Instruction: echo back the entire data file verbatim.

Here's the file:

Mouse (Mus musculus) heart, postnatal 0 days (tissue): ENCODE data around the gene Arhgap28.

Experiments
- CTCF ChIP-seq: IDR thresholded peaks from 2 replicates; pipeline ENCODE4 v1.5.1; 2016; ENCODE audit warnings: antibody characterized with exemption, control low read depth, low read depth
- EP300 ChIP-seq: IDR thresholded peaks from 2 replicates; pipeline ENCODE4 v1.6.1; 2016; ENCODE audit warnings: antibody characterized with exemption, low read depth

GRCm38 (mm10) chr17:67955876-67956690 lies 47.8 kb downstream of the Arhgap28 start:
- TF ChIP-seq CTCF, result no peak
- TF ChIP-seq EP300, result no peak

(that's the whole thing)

Mouse (Mus musculus) heart, postnatal 0 days (tissue): ENCODE data around the gene Arhgap28.

Experiments
- CTCF ChIP-seq: IDR thresholded peaks from 2 replicates; pipeline ENCODE4 v1.5.1; 2016; ENCODE audit warnings: antibody characterized with exemption, control low read depth, low read depth
- EP300 ChIP-seq: IDR thresholded peaks from 2 replicates; pipeline ENCODE4 v1.6.1; 2016; ENCODE audit warnings: antibody characterized with exemption, low read depth

GRCm38 (mm10) chr17:67955876-67956690 lies 47.8 kb downstream of the Arhgap28 start:
- TF ChIP-seq CTCF, result no peak
- TF ChIP-seq EP300, result no peak